The Small Business Times

Tips for Running a Small Family Business

Your goal in life is to run a small business someday. Here’s the catch: it’s a family business. If your ambition is to take over the family company, you face a different set of challenges than someone who is founding a startup. The tips below can help you prepare.

Get Your Degree

If you’re taking over the company from your parents or other family members, you might feel like you don’t need a degree.

Your family members who are currently running it might not have one, or you may simply feel that you can learn everything you need by working with them. However, there are many good reasons to earn a degree. 

You may learn a lot about how to run the company more efficiently or effectively. Family businesses often fall short when it comes to management skills in particular, and you can learn more about these skills in school or even get your degree in management.

You might make valuable connections. Having a degree will also make you more marketable if you decide down the road to sell the company and strike out on your own. 

Sometimes, people hesitate to pursue a degree because they are worried about the cost. Tuition and other expenses can be covered in several different ways, including scholarships. Additionally, you can apply for a student loan and calculate the payoff date using a student loan debt payoff calculator, which you can begin repaying after you graduate, so it makes finances less of a worry during school.

Prioritize Clarity

Communication issues can arise when you work with family members because of underlying assumptions. You may assume that you all know each other so well that you don’t have to be explicit about your expectations or methods. However, this approach can be a source of conflict and can even hurt the business.

Make an effort to communicate as clearly with family members as you would with any other employees. Be transparent, and consider scheduling meetings weekly or at whatever type of interval seems appropriate to discuss any issues and make sure that everyone is on the same page.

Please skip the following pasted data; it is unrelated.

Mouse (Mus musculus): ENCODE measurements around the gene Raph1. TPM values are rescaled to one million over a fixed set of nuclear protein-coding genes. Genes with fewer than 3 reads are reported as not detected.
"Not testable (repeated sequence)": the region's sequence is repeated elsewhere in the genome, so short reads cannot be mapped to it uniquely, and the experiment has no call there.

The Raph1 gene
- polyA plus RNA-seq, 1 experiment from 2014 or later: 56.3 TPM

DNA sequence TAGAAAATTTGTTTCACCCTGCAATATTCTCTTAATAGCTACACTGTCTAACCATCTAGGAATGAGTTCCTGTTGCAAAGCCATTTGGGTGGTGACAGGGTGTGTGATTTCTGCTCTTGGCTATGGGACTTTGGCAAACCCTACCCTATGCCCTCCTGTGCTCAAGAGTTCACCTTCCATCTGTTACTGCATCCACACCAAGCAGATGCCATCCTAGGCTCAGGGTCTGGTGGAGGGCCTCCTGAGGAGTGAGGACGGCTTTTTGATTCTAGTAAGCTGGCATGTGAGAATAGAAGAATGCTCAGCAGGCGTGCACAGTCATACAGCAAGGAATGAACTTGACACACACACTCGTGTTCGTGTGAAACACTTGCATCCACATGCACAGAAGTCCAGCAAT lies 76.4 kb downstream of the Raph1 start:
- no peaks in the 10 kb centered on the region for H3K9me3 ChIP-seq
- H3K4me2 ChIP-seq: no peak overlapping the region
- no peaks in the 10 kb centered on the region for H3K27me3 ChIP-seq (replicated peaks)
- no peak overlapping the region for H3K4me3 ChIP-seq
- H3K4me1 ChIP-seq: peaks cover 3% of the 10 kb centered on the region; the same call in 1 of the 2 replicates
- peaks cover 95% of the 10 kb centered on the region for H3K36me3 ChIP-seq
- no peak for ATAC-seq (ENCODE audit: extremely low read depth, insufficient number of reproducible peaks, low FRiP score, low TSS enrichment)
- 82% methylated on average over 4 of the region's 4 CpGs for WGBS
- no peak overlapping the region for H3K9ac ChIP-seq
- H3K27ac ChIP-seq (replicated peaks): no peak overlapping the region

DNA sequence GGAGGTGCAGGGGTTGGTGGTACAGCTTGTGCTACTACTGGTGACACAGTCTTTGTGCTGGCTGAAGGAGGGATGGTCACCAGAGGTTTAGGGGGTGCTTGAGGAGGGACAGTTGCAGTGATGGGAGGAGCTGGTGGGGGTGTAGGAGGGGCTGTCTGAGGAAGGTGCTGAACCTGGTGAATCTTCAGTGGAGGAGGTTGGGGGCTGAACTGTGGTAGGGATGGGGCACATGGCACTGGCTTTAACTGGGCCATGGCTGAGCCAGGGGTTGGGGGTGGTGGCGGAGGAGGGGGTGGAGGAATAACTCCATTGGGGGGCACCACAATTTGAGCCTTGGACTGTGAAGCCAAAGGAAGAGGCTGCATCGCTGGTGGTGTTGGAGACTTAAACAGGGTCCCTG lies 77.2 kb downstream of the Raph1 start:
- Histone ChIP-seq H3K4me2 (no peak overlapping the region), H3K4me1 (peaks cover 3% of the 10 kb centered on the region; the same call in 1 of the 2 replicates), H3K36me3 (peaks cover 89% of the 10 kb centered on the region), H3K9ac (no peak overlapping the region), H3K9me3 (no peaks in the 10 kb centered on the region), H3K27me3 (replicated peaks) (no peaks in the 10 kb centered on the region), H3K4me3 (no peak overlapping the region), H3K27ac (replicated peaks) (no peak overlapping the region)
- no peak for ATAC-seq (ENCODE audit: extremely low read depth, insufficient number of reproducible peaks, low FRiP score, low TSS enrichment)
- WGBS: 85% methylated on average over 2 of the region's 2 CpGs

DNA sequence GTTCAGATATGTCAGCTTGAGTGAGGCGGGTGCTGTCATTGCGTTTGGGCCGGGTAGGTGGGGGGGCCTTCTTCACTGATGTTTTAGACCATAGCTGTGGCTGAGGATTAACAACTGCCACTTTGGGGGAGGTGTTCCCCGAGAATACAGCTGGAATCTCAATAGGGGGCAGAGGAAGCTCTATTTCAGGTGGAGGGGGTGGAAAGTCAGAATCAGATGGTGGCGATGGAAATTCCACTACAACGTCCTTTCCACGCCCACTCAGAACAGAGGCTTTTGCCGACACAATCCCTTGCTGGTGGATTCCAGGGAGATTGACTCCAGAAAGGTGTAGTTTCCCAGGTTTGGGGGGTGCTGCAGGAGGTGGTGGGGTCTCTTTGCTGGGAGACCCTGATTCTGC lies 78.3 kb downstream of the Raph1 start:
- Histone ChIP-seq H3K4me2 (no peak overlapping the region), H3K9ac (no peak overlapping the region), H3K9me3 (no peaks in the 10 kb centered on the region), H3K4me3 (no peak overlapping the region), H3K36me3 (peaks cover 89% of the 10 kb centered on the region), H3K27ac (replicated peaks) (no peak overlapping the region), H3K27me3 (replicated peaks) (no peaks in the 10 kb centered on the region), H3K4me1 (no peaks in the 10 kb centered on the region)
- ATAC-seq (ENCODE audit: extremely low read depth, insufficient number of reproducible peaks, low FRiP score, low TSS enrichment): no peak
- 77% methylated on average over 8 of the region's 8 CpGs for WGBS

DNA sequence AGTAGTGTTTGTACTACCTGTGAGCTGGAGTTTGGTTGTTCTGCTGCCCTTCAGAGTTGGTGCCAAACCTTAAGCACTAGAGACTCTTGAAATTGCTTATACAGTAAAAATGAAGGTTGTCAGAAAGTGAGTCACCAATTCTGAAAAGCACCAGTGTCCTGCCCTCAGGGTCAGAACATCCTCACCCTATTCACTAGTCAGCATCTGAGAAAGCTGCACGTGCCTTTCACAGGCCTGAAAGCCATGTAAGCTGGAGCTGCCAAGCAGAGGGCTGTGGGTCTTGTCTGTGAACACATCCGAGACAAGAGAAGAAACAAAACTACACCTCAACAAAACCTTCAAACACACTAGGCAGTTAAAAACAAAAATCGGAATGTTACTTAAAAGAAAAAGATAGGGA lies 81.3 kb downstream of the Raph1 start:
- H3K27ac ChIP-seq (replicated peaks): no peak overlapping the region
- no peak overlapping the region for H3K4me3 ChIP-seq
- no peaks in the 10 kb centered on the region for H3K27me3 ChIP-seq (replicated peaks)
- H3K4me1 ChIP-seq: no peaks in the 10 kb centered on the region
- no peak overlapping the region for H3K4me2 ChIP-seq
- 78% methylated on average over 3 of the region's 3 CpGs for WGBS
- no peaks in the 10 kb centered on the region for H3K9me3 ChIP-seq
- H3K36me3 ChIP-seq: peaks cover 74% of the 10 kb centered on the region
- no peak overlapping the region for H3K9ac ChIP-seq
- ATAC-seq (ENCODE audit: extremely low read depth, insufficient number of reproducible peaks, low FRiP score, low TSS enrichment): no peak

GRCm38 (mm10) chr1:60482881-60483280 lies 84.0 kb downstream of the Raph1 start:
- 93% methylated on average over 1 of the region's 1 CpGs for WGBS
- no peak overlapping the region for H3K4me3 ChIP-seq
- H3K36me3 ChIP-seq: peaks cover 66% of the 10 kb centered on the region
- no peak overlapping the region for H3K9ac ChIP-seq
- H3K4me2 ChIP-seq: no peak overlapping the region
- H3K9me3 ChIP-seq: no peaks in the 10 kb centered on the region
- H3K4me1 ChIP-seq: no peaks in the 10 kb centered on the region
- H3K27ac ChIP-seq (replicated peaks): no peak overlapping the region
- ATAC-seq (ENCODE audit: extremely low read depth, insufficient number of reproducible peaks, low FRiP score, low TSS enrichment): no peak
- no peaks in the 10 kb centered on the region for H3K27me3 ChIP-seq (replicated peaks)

When you initially take over the business, you should also make sure that everyone knows their role and what responsibilities fall under that role. Put this in writing.

In fact, you should make a practice of documenting everything just as you would in any other type of business. Verbal agreements might feel friendlier, but they can lead to misunderstandings down the road.

Set Boundaries

Another problem that frequently arises when it comes to family businesses is a lack of boundaries. This can mean carrying family problems into work and bringing work problems into family gatherings.

You may have an additional hurdle to overcome if you are taking over the business and a culture lacking in boundaries has thrived there. Setting these boundaries takes a number of different forms. 

First, you need to make an effort to treat family members equally even though you may have a more difficult relationship with some compared to others.

It is natural that you may have a deeper rapport with some than others, but try to approach this professionally, in the same way that you would in a workplace where you were not related to people and worked better with some than others. You can make a rule at work about not bringing family issues into the workplace. 

You can also ask your family members to leave work matters at work and not bring them home or to gatherings. Keep in mind as well that you need to treat family members and regular employees equally. Family members should not get extra pay or other perks simply because they are related to you. This is a sure way to make your other employees feel as though they are not valued.

Succession Planning

Succession plan is important in every type of business, but it can be particularly important in a family business where failing to plan properly could lead to conflict. There are a few things to keep in mind when it comes to succession planning. Ideally, you will retire as you intend, but you also need to allow for the possibility that you might become unexpectedly incapacitated because of illness or an accident. If this happens, who will take over? 

You should involve your family in the succession planning, but the decision is ultimately up to you. You need to choose someone to take over who is both capable of and interested in running the company. Put all of this into official documents with the assistance of an attorney.